P.S. Thanks for the link

 
At 6/22/2006 8:34 AM, Blogger Fyr said...

I have had no illusions about protection from crimminal activity in this country for as long as I can remember. Call it snobbery, call it upper-class prejudice... I don't care, call it what you must - but when the police force is largely populated by those who barely managed to scrape 4 CXC subjects, who can't speak a word of English and carry a chip on their collective shoulders about who is better off and who isn't.... then people like me have NO protection at all. They look me in the face and see "priviledged" and the attitude that follows is telling. Automatically I "think" I am better than they are... no matter how much truth there may or may not be in that assumption, the logic behind it is where it's all at. *I* will die at the hands of one of the many gunmen who drive by my house at 2am firing their automatic weapons for fun and there will be NO recourse for me.

I never intended to rant on like this, and I apologize profusely. However, I must make the point that this country is a cornucopia of confusion and crossed lines - no one problem is contributory to the state of affairs anymore. It's too many and all overlapping. We are in dire straits.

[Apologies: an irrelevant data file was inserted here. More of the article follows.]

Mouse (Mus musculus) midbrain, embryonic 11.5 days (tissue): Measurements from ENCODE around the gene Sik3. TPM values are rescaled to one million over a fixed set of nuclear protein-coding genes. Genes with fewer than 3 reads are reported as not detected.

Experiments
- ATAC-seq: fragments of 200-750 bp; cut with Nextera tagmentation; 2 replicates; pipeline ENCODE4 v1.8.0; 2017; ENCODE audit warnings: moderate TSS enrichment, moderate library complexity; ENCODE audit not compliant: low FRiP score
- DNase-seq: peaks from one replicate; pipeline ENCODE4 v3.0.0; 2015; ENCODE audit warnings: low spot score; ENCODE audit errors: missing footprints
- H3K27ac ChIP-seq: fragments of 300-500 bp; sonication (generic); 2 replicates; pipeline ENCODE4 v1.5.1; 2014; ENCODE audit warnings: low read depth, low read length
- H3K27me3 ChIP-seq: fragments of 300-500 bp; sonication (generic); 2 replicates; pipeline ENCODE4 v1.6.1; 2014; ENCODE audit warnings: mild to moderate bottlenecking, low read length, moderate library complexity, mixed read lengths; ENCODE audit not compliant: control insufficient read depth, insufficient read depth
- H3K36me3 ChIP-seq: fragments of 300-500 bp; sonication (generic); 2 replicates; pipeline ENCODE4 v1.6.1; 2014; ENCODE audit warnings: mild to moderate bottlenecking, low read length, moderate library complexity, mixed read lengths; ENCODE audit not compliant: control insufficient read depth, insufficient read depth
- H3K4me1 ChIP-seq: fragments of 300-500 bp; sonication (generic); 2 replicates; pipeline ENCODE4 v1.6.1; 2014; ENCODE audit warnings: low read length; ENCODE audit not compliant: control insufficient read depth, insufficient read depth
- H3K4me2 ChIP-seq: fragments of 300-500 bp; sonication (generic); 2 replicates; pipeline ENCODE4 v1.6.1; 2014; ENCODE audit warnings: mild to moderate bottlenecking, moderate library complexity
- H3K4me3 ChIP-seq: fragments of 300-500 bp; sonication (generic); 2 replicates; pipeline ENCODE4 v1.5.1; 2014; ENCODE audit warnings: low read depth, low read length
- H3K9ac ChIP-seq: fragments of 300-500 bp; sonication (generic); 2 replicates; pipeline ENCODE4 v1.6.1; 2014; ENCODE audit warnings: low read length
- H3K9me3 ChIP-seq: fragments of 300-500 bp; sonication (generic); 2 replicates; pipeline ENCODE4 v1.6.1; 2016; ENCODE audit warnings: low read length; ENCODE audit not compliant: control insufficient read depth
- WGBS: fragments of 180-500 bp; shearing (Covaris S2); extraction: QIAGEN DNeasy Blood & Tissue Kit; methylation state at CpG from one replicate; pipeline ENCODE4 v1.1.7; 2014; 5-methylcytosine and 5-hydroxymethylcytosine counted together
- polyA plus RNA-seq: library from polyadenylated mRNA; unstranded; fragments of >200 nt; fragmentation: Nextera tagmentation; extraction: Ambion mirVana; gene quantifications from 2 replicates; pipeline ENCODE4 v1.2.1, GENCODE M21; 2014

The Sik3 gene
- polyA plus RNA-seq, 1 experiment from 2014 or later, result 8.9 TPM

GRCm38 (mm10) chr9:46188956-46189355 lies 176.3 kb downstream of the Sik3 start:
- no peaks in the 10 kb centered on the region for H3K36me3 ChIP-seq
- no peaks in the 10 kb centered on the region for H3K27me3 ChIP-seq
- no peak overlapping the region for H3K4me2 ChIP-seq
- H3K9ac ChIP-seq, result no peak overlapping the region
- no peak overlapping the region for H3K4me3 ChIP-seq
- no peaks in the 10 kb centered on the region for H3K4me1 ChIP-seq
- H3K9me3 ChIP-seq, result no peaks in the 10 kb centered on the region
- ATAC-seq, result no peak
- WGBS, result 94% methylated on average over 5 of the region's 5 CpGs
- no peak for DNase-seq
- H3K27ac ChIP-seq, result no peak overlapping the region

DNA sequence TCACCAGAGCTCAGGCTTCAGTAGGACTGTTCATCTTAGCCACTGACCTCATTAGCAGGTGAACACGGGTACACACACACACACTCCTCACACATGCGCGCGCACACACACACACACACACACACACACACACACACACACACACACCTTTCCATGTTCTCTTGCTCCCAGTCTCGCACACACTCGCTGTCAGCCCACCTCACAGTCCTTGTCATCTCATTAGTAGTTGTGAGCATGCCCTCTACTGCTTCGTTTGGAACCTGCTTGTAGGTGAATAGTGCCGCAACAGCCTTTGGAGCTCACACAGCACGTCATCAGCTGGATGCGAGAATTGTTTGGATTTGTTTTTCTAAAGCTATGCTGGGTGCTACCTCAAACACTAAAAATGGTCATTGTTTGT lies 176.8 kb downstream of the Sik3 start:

At 6/22/2006 7:59 PM, Blogger fwade said...

fyr said: "This country is a cornucopia of confusion and crossed lines"

Well said. I have been meaning to write about this for some time, as the rhythm here is SO very different from what a returnee or expat is used to. There is always a feeling that something is about to happen that is surprising, or even shocking,and this feeling can be disconcerting, or thrilling, depending on the moment.

 
At 6/30/2006 4:54 AM, Blogger Mad Bull said...

I have had a similar experience. At the time, I wasn't the person about to be 'taxed' but I was the reason for him being in a position to be taxed. He really didn't want to spend a day in court, so I forked over some dinero... read all about it here...

 
At 6/30/2006 4:56 AM, Blogger Mad Bull said...

This comment has been removed by a blog administrator.

 
At 7/06/2006 8:10 AM, Blogger fwade said...

mad bull,

Thanks for the link. Now that I read your account, I do recall that very friendly tone.

It was weirdly comforting but dangerous-feeling in a way.

I remember comparing it to the feeling of terror I would feel whenever I was pulled over by a cop in the US. That felt like I was taking my life into my own hands -- especially after the Rodney King episode.

Talk about contrasts...